Lee Westwood's struggles on the greens in major tournaments has been well documented, but could his new flat stick finally helped him land that big title?
With Westwood sticking the Ping Nome in his bag and coming up with a win in Sweden ahead of the US Open, we decided to run the rule over the new putter ourselves..
Newly released to the market, Ping's new 'Nome' putter is a premium putter that yielded a big tournament victory for Hunter Mahan on its first outing in his bag, so we got hold of one to see if it really did have the magic touch.
Putting is perhaps the most mental aspect of golf and feeling confident on the greens can take numerous factors such as grip and posture before even looking at the weapon you yield in your hands.
As individual as the golf swing, players' putter preferences are almost impossible to cater for with just one model, but Ping have done as much as they can with the Nome to make it a real winner.
Mahan claimed the WGC Match Play Championship and accredited much of his success to the way the Nome worked on the greens, and when you first look upon the sizeable mallet head it oozes class.
Precision milled from high-grade aluminium, the Nome's head has tungsten weights in the sole, and really does look like a premium putter - which is reflected in the premium price tag of £209.
A belly model is also available for £249, such is the growing fascination with the longer putters swamping the pro ranks at the moment.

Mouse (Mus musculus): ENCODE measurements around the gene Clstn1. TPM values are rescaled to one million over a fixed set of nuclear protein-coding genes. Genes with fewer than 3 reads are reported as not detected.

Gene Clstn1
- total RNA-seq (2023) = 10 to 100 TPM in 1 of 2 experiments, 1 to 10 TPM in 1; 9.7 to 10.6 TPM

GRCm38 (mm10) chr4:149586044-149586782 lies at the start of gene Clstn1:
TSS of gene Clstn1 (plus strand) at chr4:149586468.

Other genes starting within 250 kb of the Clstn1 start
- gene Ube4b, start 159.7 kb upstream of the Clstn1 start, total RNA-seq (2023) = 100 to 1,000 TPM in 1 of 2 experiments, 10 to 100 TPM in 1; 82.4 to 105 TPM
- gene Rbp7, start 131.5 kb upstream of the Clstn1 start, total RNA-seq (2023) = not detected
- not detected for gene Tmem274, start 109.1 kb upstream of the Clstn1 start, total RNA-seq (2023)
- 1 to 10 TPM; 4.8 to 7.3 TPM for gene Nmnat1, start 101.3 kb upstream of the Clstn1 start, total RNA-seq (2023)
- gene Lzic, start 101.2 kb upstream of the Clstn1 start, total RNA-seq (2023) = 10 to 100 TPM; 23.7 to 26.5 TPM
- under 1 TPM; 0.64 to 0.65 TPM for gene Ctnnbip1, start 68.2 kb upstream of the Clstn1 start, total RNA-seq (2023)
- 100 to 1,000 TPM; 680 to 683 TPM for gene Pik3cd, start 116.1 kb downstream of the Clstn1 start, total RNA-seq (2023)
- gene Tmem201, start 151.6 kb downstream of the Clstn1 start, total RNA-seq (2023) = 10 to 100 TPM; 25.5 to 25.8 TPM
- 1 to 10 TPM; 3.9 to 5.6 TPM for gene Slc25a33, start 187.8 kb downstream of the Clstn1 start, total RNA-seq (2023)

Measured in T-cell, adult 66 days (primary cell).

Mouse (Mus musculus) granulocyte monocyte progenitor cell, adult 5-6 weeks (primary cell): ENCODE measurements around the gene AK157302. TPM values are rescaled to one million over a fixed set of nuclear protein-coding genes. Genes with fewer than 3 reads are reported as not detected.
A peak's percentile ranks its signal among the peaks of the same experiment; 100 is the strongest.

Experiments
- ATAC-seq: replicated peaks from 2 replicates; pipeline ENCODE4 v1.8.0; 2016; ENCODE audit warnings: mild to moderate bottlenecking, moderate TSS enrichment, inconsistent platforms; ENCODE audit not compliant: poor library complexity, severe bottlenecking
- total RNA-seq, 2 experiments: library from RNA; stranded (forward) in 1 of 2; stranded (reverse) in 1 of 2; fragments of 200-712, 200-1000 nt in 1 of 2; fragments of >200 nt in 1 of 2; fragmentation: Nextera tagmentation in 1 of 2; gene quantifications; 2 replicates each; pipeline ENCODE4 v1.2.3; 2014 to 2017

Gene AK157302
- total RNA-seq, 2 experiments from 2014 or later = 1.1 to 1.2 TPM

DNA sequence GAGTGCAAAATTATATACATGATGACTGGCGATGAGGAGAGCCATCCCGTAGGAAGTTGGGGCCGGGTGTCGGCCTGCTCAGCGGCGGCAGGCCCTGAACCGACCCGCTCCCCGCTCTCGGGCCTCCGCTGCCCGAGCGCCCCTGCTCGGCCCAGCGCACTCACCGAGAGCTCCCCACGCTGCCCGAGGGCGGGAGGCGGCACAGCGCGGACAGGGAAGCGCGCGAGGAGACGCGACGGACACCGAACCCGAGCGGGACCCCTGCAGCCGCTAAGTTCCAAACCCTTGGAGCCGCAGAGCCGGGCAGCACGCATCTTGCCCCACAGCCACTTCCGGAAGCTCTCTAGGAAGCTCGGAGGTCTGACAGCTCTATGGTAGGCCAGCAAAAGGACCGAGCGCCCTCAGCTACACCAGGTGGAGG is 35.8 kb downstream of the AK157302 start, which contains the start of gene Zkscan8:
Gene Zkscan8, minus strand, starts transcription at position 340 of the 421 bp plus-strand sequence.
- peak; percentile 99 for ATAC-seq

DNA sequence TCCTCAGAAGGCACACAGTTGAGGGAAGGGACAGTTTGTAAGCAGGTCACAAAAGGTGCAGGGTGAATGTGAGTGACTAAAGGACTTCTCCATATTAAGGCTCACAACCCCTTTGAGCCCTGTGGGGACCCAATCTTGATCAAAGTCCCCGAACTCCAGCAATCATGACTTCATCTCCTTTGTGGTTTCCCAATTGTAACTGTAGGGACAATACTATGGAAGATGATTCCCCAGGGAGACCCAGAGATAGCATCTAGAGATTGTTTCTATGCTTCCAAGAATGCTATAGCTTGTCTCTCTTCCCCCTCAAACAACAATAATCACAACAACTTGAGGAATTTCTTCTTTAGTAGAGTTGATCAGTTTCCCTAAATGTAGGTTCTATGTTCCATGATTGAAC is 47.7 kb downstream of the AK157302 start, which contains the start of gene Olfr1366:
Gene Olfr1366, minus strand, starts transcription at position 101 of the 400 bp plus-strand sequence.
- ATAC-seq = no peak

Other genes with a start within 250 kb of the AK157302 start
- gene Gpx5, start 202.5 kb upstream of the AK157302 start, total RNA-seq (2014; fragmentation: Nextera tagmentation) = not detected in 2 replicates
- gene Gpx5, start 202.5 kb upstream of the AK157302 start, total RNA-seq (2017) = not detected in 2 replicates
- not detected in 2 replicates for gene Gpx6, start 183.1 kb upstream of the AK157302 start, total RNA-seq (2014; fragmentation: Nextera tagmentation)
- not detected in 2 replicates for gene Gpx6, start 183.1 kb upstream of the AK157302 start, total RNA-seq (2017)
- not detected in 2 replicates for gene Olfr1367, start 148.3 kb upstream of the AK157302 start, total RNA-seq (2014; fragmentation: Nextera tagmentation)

The Nome is also available with three different shaft bends to match you own putting stroke - which you can measure for yourself using the manufacturer's iPING Fit putting app available to download.
First thing of note when you pick up the Ping Nome is the weighting, it tips the scales at 355 grams and the majority of that feels right at the very bottom, making it a smooth swing through for both long and short putts.
A sleek nickel finish is pleasing on the eye, and the chunky grip that comes as standard is also right up my street in terms of personal preference whilst putting.
Alignment comes with a white line on to top the black alignment bar on the top of the putter head, which does offer a decent bit of help but in a less obtrusive way that a two-ball or similar putter.
The ball makes a solid noise off the face, and miss-hits from the heel or toe of the putter does not result in the ball wavering too far off line and the head twisting in your hands.
It does not come cheap, nobody is pretending otherwise, but for it's sleek, exclusive looks and its forgiveness and impressive handling on the greens, the Nome gets the thumbs-up for those wanting a premium putter in the bag.
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